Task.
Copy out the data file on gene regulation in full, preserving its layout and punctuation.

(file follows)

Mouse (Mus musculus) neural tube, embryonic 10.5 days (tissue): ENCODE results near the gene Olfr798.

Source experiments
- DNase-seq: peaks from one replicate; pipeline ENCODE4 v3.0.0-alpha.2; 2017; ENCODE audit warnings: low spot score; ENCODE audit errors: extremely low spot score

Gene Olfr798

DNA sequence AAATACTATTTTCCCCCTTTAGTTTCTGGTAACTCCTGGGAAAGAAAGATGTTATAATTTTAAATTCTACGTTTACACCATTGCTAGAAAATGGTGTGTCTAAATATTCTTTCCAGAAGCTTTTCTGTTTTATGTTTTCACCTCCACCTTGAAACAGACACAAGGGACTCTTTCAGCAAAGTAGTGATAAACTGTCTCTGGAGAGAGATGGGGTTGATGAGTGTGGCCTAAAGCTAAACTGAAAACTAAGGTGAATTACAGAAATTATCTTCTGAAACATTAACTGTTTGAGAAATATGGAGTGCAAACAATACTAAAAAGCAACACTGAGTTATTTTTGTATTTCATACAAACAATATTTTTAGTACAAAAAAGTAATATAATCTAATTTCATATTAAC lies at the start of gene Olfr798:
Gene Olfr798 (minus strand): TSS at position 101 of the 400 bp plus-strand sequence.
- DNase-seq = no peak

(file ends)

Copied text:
Mouse (Mus musculus) neural tube, embryonic 10.5 days (tissue): ENCODE results near the gene Olfr798.

Source experiments
- DNase-seq: peaks from one replicate; pipeline ENCODE4 v3.0.0-alpha.2; 2017; ENCODE audit warnings: low spot score; ENCODE audit errors: extremely low spot score

Gene Olfr798

DNA sequence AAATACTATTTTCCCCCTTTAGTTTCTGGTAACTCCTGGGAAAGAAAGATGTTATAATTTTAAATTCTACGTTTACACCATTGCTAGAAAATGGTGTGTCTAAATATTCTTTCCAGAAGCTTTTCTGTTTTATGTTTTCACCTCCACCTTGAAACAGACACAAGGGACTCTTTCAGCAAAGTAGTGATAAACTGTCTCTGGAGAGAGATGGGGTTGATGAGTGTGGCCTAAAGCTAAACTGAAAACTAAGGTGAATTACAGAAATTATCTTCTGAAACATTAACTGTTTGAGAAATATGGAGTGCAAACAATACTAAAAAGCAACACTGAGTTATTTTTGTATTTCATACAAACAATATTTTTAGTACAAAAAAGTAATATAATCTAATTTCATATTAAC lies at the start of gene Olfr798:
Gene Olfr798 (minus strand): TSS at position 101 of the 400 bp plus-strand sequence.
- DNase-seq = no peak